Of all the attacks, slanders, gossips, truths and traumas in the shameful debacle-drama of Harvest Bible Chapel, one woman’s lament echoes: I just wanted to worship God. That’s simple. That’s all. And it should have been that way. She just wanted to join in where Jesus Christ would be honored, His word taught, His ways lived, forgiveness granted, lives changed.
This woman is one of multitudes who suffer because of catastrophically failed shepherding. What led to the catastrophe? Celebrity and power and money served as a triple-seduction. Lusting for a little, then conquering some, leads to cascading cowardice and complicity. In Harvest culture, protecting the key man and multiplying so-called victories was paramount. It metastacized into an insatiable hunger to win and conquer and conquer some more . . . bigger numbers, more properties, more money, more adulation. Never-ending successes were relentlessly measured by How Big, How Many, How Much. I was there in 2007 when a man argued that the church’s leadership culture had morphed into a carnival house of mirrors, where truth was unrecognizable and where a horribly difficult place to work caused spiritual illness. (Of course, he was shouted down.) Lead vocational shepherds were owned and so would not or could not see the truth to tell it. Non-vocational shepherds were largely overmatched, kept in the dark, maneuvered into compliance and dazzled by complexity and the after-glow of hanging out with star power.
Vocational shepherds were owned. How could they muster consistent courage—or even occasional courage—to see and then to speak? Who can see and speak truth when he’s paid well more than $100,000 a year or even $500,000 a year? (Plus generous benefits.) Where could the man go where he’d enjoy a similar cash-cow? He’s got a big mortgage, a wife and kids. Where would he go? Or, for non-vocational shepherds, where’s a man to go when he gets much of his self-worth from hanging within the glow of incredible church success? Where is any man to go if seeing and speaking gets him cast out, vilified, ridiculed, ruined? Did all of them quench the principles of Christ? It seems so. Those principles were left to wither in a dark place of the heart. That dark place always multiplies fear and dread and, finally, ends in catastrophe.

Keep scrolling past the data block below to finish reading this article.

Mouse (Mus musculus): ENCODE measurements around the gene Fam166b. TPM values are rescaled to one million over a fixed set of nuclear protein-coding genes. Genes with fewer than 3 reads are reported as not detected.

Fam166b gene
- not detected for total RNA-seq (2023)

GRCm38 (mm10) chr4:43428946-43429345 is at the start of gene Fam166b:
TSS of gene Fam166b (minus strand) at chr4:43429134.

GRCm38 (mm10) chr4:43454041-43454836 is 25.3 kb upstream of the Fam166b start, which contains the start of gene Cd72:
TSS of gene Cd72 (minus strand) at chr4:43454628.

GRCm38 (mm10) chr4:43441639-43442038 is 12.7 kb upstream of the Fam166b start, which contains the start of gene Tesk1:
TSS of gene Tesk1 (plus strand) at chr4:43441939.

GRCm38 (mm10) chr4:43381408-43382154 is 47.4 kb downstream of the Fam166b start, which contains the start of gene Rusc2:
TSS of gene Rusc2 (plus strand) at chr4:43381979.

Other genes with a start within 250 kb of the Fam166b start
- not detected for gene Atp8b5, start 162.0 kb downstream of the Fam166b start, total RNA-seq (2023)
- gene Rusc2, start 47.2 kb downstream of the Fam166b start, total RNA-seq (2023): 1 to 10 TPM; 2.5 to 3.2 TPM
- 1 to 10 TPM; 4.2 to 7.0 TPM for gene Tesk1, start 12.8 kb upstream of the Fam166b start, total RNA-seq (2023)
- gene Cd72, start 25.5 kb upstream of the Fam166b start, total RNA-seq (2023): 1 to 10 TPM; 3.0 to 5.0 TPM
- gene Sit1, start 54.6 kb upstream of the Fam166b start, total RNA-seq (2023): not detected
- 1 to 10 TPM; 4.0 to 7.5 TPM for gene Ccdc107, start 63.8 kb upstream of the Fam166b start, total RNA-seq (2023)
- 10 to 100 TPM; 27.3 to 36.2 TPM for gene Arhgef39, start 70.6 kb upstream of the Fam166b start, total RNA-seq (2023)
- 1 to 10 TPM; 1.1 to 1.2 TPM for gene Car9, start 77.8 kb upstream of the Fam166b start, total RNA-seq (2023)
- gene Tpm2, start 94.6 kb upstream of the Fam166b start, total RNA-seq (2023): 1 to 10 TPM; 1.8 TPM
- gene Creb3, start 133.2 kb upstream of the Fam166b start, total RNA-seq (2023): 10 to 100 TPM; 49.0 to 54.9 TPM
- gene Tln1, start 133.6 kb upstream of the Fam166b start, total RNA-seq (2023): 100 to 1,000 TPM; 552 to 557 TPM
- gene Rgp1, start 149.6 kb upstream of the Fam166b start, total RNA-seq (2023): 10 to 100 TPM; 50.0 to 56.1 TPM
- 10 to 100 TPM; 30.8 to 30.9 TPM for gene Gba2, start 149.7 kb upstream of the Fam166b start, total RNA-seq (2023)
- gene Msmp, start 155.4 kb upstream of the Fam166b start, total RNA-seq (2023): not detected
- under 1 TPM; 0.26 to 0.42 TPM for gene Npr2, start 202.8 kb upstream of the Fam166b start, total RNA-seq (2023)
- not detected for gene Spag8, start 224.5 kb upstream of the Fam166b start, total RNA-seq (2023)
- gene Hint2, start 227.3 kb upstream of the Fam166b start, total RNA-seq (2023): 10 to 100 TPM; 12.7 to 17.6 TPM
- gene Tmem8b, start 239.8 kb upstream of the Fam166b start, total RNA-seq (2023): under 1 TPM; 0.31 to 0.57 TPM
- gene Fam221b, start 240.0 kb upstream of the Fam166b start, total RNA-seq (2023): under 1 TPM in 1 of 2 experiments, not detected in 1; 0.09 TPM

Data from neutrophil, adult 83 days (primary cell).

But then, there’s that singular woman who just wanted to worship God. Spare her the drama, the dread, the conniving, the gaming. That woman is one of a multitude of tragic casualties.
She is akin to 800 U.S. Navy sailors who signed up to fight in World War II and ended up dead because of the prideful foolishness of U.S. Congressman Andrew Jackson May. He was a big man in 1944. Even so, May was the biggest reason why 800 U.S. Navy sailors died when Japan sunk 10 U.S. Navy submarines. These 800 were young men who simply wanted to do their part to defeat Japan, Germany and Italy.
Submarines in the U.S. Navy had avoided being sunk by Japan’s depth charge explosives. They escaped by traveling well below the depth at which the Japanese depth charges exploded. Japan had an odd habit of consistently setting the charges to explode at a depth of about 150 feet. So, U.S. submarine commanders routinely dove their submarines well below 150 feet.
Then Congressman Andrew Jackson May was in on a war briefing that noted Japan’s failure to sink U.S. subs. So what did May do after the briefing? He announced at a press conference that U.S. subs were safe because they travelled at depths well-below Japanese depth charges. Japan’s navy heard May’s comments and changed their tactics. After that, Japan’s navy sunk 10 U.S. submarines, killing 800 sailors. May’s astounding blind pride and stunning foolishness killed those young sailors.
How much wrath would Congressman May have endured if those sailors had had a chance to speak? Or how much anger would boil up from the families of those sailors? Immeasurable. That’s why so much wrath is being poured out on the failed shepherds of Harvest Bible Chapel.
After the war, May was convicted of taking $53,000 in bribes connected to government munitions contracts. He did not pay a fine. He spent only nine months in prison and returned to practicing law in 1952. He died in 1959.
It’s days and years like these that require the simple worship of the almighty God. We lean into His character and into His promises, as in Psalm 27:13-14 — I would have despaired unless I had believed that I would see the goodness of the Lord in the land of the living. Wait for the Lord; be strong and let your heart take courage; yes, wait for the Lord. (NASB)